Trip Report NFR Timberline Trail

A buddy and I left last Wednesday to backpack the ~42 mile Timberline Trail around Mt. Hood. We intended to do it in 3 nights/4days. Unfortunately, that pace was beyond us. We made it about 2/3 of the way around the mountain in 3 long days of hiking, only to realize we had ~16 miles left with only an evening and a day left. We made the decision to bail out at Cloud Cap campground and hitch a ride back to the Timberline Lodge.

It was a great experience, with beautiful, incredible landscapes changing drastically throughout each day of hiking. The miles were more difficult than anticipated: lots of sand, dust, and loose surface, lots of exposure, lots of blowdowns and reroutes, and some hot days.

I also learned more about myself and my process and needs while backpacking. This is my first real year of backpacking and I'm still figuring things out. Some things I learned:
  • I have a hard time eating after really hard days of hiking, my stomach didn't want to accept much food
  • I had some core muscle cramping that sapped my energy on day 3
  • Mentally I was locked in and felt good and pushed my body as hard as I felt safe
  • When climbing in direct sun I have a hard time staying hydrated
  • I increased efficiency in setting up and breaking down camp each day
Anyways, to the pictures
Day 1: Timberline Lodge to Ramona Falls
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Day 2: Ramona Falls to Elk Cove
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Day 3: Elk Cove to Cloud Cap

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Have camera, will travel...
Great photos! I did that hike several years ago, it's much harder than it looks on the map!

I have found the same thing about eating on the trail, you're not that hungry.

What does your pack weigh?

Did you encounter any PCT thru hikers?

Gary Knowels

Active Member
Great photos! I did that hike several years ago, it's much harder than it looks on the map!

I have found the same thing about eating on the trail, you're not that hungry.

What does your pack weigh?

Did you encounter any PCT thru hikers?
My pack was in the low 30s with food, but without water. Heavier than I would like, but my sleep apnea requires an ~5 lb CPAP setup.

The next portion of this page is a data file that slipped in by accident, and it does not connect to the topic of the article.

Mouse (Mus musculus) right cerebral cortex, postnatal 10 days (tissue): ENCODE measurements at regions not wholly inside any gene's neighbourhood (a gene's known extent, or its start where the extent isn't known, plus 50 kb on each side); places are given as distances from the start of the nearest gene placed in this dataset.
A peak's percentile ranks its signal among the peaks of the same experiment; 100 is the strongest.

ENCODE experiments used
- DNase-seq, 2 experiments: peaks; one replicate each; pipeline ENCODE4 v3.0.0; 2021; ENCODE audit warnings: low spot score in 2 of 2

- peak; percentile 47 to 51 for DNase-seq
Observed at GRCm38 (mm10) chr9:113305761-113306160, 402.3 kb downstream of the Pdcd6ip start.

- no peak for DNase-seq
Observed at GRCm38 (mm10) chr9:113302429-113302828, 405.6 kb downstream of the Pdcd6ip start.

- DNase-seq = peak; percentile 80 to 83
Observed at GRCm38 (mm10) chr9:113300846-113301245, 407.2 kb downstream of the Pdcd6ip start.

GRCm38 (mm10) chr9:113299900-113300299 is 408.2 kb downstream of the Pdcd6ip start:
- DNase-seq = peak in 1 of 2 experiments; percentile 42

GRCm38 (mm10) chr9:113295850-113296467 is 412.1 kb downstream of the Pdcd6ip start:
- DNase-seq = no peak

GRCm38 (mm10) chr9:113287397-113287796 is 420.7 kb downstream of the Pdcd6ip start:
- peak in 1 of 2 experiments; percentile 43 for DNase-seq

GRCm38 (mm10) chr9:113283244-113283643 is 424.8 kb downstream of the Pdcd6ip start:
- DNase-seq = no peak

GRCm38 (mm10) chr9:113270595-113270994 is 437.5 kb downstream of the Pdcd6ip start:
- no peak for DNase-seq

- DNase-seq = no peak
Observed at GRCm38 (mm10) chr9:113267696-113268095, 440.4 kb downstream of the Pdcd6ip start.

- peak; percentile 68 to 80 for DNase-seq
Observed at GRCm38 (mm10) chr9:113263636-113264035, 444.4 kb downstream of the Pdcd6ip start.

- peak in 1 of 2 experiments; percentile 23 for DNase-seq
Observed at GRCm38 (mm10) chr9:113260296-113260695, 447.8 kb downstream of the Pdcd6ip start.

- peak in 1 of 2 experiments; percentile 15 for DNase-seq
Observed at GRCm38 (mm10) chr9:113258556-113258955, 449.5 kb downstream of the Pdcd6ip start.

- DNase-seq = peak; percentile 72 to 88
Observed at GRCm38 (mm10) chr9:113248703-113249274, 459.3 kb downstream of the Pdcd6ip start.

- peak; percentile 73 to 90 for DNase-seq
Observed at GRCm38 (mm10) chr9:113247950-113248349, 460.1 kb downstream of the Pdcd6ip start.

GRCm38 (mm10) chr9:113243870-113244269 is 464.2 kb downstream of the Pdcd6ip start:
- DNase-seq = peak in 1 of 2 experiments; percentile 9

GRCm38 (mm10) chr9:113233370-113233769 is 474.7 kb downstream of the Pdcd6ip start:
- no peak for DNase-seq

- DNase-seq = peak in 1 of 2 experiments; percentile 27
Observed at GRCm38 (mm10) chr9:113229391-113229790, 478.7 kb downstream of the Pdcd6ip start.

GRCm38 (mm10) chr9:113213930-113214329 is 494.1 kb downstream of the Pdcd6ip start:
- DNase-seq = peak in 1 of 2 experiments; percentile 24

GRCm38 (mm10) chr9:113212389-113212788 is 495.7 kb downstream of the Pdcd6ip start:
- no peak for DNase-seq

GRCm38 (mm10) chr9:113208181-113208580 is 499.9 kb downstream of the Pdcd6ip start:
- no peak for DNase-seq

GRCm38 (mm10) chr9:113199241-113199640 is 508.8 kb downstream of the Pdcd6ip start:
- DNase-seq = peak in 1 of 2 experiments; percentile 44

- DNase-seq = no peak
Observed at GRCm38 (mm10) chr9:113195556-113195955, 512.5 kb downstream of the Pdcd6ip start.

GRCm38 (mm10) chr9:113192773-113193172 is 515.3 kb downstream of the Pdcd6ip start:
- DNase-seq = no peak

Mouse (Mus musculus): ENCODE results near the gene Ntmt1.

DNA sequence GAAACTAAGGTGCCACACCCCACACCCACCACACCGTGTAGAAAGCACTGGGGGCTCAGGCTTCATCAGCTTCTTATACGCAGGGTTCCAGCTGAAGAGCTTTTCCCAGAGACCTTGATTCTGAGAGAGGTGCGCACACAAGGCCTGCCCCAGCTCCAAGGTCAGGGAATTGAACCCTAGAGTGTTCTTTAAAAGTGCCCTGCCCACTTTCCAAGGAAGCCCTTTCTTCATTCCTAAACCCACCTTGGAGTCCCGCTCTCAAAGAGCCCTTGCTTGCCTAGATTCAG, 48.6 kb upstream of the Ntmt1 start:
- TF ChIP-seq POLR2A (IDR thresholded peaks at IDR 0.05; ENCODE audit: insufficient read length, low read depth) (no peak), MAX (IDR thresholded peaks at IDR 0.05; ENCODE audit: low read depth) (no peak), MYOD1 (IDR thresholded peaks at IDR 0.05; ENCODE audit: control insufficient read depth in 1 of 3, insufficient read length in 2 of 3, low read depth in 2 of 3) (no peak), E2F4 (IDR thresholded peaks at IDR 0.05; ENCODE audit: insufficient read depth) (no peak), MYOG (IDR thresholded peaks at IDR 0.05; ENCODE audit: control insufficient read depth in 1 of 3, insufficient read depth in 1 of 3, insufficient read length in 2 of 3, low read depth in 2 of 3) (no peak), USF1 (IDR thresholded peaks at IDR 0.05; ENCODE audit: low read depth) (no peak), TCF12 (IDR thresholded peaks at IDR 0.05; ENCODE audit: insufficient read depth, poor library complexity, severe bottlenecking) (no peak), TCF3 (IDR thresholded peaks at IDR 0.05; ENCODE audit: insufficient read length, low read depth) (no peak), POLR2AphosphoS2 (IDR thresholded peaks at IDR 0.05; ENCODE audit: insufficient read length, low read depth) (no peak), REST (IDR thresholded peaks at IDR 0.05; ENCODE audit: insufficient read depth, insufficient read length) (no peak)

We did meet 1 guy that started at the border this year and a few others that were doing long stretches, but not the entire thing in one go.


Bryan Corey
My buddies and I tried this hike years ago and had the same sort of experience. 3 night / 4 day hope, made it through 2 nights and I got sick, hiked off and caught a ride back to Timberline. What a beautiful hike though. Perhaps someday I will conquer it, but who knows.


Have camera, will travel...
With that pack weight I think you both did great on the Mt Hood Timberline trail!

When I first got back into backpacking years ago after a long hiatus (without enough gym time in between) my pack was in the mid 30s and it was hard to handle.

I converted to the Ray Jardine ultra lite system and got the pack base weight down to 10lbs. Including food & water it’s about 15lbs; way easier on your body and much easier to rack up the miles.

Thru the lightening process I found if you can get below around 20 lbs you don’t need waist belt/suspension and at that point you can go from a regular 5/6lb pack to a 1lb UL pack (basically a stuff sack with shoulder straps).

Pack weights and trail mileages aside, there is just something really special about the scenery and the experience on the trail. Any way you choose to get out there is pretty much the right way!

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